A 13-year-old boy was recently forced to live alone at his family’s apartment home in China’s Kunshan city for 66 consecutive days after his parents visited neighboring Shanghai for medical treatment in late February and became trapped in the city when it was locked down to contain its latest epidemic of the Chinese coronavirus, the South China Morning Post (SCMP) reported Monday.
“The boy’s parents travelled to Shanghai on February 28 to seek medical treatment for his father and were only allowed to return to their home in Kunshan, Jiangsu province, eastern China, at the end of April,” the newspaper reported May 9, citing an original report by the Communist Party-run Beijing Youth Daily.
“After staying in a central quarantine facility for another week, the couple were finally reunited with their son last Friday [May 6],” the SCMP revealed, suggesting the boy’s parents were forcibly quarantined by state authorities before being allowed to return to their home.
Boy survives 66 days home alone with pets after parents stuck in Covid lockdown https://t.co/JTv1EncYfo
— South China Morning Post (@SCMPNews) May 9, 2022
The teenager busied himself during the unexpected isolation period by attending online classes during the school week and caring for his family’s pet cat and dog. The boy’s mother, identified only by her surname, Zhu, told Beijing Youth Daily she had organized a food delivery service for her son in March but this plan was thwarted “for several weeks in April” when Kunshan city launched its own lockdown to contain a local Chinese coronavirus outbreak.
“Concerned about her son’s well-being, Zhu said she cried while speaking with him over the phone,” the SCMP relayed.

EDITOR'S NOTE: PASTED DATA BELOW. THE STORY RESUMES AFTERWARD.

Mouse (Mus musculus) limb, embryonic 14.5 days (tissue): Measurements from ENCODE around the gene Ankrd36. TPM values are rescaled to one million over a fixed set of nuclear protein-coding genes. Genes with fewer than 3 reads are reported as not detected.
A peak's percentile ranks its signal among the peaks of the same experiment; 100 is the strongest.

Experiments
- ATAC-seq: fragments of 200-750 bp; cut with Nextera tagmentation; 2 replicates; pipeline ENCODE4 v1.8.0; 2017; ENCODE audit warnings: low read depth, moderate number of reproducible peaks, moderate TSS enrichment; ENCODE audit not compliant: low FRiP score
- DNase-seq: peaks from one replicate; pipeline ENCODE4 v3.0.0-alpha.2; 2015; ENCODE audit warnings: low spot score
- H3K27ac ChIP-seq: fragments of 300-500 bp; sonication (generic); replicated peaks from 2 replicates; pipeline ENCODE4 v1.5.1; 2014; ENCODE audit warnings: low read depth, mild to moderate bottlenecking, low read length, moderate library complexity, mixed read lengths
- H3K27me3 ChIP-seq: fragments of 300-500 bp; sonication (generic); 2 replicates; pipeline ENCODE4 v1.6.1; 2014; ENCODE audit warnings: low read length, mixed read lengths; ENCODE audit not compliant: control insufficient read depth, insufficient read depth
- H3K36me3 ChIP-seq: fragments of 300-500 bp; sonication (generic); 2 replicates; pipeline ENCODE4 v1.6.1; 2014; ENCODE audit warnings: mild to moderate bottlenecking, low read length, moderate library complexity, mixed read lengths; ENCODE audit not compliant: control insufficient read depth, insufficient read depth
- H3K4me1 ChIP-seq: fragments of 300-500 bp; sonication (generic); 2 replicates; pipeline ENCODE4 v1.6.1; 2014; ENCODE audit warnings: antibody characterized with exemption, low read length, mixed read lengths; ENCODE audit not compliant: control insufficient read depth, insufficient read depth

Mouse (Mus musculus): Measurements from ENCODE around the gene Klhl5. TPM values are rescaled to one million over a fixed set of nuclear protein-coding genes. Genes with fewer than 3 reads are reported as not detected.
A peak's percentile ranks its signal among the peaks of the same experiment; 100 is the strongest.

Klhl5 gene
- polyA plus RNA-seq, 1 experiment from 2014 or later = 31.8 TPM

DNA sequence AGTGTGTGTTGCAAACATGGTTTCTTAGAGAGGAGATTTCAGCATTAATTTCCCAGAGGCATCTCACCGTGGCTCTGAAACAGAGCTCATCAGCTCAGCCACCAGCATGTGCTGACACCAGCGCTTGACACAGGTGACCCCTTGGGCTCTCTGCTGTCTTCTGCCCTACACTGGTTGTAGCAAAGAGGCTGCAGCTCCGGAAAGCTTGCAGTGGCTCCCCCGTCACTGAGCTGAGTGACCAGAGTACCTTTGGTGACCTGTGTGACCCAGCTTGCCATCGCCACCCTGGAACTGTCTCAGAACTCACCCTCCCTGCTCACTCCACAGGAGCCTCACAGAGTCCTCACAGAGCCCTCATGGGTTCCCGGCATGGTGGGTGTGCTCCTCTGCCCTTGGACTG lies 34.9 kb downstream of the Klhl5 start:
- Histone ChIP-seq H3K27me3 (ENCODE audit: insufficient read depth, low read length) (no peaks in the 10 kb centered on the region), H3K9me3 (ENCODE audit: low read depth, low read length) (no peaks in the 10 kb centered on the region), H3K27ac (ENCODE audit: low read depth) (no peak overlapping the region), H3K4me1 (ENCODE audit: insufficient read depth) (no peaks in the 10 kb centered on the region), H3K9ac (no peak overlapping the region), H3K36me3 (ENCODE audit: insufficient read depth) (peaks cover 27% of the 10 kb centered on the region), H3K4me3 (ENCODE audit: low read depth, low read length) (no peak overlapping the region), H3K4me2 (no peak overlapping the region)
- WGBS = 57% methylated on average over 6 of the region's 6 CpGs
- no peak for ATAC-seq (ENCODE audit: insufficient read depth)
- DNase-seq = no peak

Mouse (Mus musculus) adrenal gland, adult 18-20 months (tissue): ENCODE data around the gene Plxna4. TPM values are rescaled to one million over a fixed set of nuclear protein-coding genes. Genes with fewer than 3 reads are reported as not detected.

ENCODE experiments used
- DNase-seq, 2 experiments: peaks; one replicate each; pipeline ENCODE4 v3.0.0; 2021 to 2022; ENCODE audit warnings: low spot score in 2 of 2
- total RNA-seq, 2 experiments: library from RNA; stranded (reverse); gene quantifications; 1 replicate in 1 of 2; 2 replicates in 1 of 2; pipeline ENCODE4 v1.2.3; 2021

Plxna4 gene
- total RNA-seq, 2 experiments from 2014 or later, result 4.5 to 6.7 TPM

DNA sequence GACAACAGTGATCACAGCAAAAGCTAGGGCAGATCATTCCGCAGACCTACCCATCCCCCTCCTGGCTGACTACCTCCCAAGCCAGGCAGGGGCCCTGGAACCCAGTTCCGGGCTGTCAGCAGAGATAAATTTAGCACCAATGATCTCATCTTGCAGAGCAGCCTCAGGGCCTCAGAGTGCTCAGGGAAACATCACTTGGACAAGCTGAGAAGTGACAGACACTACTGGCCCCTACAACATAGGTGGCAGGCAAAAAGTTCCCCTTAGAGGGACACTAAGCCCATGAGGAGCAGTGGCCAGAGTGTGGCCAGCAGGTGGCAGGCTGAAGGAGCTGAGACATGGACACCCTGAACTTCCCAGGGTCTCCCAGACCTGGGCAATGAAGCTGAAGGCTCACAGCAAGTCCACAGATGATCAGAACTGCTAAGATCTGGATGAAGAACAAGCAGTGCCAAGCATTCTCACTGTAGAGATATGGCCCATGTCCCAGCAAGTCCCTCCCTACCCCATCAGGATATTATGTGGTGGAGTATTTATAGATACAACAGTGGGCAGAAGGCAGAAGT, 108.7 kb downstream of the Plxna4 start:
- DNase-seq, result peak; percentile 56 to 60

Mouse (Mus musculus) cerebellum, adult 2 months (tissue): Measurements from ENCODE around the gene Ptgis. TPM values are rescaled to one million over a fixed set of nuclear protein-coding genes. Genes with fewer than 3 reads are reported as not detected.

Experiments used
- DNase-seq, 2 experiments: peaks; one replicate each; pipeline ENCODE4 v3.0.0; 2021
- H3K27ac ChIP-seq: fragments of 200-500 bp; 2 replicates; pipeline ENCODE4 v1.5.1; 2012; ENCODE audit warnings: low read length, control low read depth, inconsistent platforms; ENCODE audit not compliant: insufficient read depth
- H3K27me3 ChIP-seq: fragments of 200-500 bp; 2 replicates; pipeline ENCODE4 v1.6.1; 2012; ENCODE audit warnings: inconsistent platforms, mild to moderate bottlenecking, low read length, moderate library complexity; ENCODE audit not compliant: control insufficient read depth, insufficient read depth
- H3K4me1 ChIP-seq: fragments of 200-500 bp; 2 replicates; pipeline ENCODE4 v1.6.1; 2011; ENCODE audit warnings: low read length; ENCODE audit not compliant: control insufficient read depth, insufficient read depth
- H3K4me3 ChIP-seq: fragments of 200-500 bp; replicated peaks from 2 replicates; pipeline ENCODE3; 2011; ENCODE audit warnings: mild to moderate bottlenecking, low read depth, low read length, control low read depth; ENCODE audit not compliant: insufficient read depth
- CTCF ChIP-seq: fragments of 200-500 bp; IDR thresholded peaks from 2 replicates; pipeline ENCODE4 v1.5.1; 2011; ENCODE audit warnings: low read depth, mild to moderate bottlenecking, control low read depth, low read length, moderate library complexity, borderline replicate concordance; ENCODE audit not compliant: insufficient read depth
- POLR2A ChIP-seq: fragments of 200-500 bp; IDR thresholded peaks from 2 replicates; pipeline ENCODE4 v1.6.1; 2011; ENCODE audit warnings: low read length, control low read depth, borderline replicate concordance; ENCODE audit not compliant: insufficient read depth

“He was very optimistic. He even reassured me, saying: ‘Why are you crying? There’s nothing to worry about. You can teach me how to cook,’” Zhu recounted.
Chinese Communist Party officials in charge of guarding residential compound entrances and exits at the family’s apartment complex during Kunshan’s lockdown “were able to help by sending boxed lunches to the boy every day,” according to Beijing Youth Daily.
Zhu said she additionally taught her son how to cook simple meals over the telephone using ingredients she had smartly stocked up on prior to the ordeal.
“I had hoarded some supplies before I left home, such as hand grasping cakes, a kind of wheat flour-made food, half-cooked, chicken steaks and chicken wings,” the mother said.
“When he got bored with pre-prepared meals, he asked me to teach him how to cook,” Zhu added.
When Zhu and her husband finally returned to their Kunshan residence on May 6, the apartment home was so cluttered and messy that, “There was no place for us to even put our feet down,” she revealed.
“But I didn’t get angry at all. Instead, my heart ached for him,” the mother said.
Shanghai’s ongoing lockdown caused dire food shortages across the Chinese financial hub in April as food delivery services were either suspended or hampered by logistical bottlenecks caused by movement restrictions and business closures.